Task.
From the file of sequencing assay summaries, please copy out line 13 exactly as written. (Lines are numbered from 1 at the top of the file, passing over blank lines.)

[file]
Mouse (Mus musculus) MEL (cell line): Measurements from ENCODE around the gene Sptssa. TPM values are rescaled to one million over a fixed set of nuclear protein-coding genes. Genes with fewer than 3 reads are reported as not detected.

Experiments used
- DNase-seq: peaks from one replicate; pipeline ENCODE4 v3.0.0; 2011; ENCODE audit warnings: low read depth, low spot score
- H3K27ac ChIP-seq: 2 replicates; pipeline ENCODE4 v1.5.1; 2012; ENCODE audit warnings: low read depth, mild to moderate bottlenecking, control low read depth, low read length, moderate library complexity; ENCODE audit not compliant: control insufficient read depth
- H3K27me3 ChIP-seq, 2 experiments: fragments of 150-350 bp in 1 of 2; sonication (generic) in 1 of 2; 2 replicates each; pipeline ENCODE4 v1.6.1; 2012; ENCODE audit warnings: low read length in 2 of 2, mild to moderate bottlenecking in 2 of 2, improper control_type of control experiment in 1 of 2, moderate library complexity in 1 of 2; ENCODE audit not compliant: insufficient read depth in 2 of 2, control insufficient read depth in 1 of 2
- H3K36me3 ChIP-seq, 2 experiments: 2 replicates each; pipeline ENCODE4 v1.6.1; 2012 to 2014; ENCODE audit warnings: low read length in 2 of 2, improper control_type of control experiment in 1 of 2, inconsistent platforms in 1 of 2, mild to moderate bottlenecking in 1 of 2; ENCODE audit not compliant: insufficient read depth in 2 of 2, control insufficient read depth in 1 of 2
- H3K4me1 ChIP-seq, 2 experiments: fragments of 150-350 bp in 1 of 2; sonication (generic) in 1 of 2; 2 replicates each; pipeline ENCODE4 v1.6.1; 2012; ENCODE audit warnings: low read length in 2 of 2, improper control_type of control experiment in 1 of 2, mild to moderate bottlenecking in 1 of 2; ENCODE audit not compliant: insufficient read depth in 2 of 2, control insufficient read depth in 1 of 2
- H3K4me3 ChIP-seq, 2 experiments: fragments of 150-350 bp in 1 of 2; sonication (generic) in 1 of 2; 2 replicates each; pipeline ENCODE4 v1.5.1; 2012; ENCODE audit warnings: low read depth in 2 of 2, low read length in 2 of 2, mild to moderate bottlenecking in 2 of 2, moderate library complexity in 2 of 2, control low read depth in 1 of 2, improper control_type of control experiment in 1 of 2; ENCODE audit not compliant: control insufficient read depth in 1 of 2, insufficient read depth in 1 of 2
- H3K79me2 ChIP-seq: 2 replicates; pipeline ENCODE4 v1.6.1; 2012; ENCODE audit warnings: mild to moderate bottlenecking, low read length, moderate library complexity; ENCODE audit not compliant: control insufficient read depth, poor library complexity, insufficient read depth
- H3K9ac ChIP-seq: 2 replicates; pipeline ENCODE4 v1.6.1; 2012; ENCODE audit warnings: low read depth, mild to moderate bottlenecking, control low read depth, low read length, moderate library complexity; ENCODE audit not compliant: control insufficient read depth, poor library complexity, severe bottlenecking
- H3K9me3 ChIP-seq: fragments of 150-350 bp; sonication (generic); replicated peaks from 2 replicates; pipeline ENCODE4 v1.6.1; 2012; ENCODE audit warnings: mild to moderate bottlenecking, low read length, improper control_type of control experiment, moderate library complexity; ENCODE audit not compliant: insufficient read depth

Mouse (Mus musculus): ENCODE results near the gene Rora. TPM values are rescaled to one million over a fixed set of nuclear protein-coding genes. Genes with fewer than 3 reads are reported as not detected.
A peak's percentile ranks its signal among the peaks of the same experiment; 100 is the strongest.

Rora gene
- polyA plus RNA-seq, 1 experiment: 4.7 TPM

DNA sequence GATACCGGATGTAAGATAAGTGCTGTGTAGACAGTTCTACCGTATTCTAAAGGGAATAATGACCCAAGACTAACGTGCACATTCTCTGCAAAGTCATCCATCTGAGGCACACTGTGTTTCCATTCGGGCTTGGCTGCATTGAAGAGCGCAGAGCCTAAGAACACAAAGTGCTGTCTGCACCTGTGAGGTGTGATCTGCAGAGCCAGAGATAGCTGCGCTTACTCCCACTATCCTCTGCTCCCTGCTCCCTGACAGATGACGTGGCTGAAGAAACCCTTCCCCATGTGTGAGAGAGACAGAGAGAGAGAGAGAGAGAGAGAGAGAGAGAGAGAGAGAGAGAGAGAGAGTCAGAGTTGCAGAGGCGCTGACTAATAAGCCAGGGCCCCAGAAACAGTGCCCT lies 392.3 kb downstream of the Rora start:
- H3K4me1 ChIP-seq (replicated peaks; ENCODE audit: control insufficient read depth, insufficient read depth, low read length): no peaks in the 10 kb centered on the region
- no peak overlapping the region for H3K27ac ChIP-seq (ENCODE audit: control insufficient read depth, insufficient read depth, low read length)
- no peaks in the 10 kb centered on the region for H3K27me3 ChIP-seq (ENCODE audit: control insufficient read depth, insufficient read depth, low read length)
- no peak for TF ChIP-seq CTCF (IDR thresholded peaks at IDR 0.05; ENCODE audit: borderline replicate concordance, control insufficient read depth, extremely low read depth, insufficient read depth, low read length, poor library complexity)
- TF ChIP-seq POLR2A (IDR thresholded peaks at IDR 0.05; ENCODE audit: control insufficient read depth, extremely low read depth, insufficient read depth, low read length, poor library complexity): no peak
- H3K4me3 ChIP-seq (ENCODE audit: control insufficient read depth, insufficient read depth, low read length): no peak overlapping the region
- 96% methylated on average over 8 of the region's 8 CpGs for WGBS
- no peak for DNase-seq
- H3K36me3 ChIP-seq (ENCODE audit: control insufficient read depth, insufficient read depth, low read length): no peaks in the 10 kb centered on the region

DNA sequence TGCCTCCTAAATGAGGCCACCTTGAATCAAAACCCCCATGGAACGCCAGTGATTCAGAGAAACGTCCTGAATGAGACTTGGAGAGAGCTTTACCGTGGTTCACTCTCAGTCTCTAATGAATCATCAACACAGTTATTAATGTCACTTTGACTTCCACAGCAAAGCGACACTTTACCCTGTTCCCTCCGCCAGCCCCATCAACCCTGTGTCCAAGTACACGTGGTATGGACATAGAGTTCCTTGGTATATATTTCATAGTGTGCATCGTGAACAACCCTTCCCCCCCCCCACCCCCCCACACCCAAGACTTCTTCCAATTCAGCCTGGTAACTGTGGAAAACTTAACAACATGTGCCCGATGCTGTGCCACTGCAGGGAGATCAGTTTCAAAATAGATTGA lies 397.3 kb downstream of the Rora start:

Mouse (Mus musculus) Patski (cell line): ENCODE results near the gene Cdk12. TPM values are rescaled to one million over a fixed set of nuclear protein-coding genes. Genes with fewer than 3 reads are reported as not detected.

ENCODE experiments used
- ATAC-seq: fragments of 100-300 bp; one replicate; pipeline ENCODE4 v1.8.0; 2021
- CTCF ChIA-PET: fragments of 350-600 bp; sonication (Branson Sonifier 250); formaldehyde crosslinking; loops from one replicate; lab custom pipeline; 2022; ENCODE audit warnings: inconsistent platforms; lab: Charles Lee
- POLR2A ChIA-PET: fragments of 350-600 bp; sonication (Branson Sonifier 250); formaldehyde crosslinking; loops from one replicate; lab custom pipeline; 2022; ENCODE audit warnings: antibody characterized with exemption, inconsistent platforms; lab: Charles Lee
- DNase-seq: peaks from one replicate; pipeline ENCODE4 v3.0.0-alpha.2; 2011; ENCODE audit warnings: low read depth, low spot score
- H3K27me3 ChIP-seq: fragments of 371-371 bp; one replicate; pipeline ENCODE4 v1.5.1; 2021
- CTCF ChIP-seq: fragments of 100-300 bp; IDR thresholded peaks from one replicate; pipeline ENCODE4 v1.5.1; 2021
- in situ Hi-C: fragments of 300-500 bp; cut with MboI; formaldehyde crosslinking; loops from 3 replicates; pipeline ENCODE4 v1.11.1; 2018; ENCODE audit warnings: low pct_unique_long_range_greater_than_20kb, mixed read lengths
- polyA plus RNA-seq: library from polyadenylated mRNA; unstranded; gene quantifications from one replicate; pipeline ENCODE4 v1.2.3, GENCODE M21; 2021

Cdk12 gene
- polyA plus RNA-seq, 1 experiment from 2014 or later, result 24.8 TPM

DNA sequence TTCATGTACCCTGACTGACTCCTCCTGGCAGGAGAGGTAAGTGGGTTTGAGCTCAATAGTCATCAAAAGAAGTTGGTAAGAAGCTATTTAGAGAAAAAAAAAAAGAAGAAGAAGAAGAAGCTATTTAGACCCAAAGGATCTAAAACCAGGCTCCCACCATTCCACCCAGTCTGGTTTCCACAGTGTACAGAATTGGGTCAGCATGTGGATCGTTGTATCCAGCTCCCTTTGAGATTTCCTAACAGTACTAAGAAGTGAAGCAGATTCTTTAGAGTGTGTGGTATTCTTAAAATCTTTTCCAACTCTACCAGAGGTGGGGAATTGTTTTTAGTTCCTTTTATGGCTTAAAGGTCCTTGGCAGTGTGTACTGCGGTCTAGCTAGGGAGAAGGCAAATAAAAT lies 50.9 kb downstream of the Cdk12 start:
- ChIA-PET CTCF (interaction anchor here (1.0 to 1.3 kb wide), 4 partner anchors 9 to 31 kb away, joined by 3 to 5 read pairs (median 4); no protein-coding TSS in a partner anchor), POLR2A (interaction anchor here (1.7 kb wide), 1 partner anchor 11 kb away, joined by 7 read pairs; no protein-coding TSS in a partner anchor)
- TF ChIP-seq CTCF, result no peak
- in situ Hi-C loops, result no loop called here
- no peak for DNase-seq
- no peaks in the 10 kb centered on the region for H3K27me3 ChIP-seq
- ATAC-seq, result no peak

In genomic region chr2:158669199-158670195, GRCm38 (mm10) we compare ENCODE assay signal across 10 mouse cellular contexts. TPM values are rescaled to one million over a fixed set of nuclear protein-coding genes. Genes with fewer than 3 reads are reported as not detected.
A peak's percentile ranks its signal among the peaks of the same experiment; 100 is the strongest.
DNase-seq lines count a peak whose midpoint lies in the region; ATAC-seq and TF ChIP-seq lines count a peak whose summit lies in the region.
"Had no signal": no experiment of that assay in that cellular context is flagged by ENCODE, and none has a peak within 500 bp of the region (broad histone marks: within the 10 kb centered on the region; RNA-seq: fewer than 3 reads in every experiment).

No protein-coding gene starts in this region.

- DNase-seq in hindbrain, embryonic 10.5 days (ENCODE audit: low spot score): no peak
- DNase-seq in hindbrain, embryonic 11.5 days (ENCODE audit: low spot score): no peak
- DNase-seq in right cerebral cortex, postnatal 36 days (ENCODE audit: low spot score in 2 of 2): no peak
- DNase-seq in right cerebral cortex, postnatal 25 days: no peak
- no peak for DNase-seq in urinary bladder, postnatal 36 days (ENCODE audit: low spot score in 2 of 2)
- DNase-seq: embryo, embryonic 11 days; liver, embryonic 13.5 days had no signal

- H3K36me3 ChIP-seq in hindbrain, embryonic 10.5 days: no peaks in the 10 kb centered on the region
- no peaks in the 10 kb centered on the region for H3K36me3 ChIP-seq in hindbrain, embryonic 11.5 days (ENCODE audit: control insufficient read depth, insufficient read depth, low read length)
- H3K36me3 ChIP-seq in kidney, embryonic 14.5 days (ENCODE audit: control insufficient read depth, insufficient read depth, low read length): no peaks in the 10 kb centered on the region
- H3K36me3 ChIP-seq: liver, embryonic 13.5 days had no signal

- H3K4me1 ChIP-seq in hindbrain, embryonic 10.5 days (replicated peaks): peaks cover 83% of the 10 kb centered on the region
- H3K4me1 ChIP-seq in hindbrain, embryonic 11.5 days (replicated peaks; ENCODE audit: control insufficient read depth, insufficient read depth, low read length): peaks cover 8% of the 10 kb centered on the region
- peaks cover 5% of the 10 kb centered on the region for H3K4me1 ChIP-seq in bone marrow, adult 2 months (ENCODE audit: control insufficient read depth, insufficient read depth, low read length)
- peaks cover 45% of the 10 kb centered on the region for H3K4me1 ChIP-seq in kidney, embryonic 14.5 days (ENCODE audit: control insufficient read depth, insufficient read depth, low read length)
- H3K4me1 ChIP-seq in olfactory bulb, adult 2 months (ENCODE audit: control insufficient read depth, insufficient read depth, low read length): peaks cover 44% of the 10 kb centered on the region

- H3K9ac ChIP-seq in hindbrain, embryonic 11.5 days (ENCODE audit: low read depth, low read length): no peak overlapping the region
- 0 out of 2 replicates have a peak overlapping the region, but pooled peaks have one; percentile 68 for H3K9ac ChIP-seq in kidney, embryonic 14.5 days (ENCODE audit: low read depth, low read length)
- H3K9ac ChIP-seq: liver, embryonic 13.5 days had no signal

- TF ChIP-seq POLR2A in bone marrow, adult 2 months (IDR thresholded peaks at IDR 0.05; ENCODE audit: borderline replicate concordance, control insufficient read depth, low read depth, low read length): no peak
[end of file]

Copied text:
A peak's percentile ranks its signal among the peaks of the same experiment; 100 is the strongest.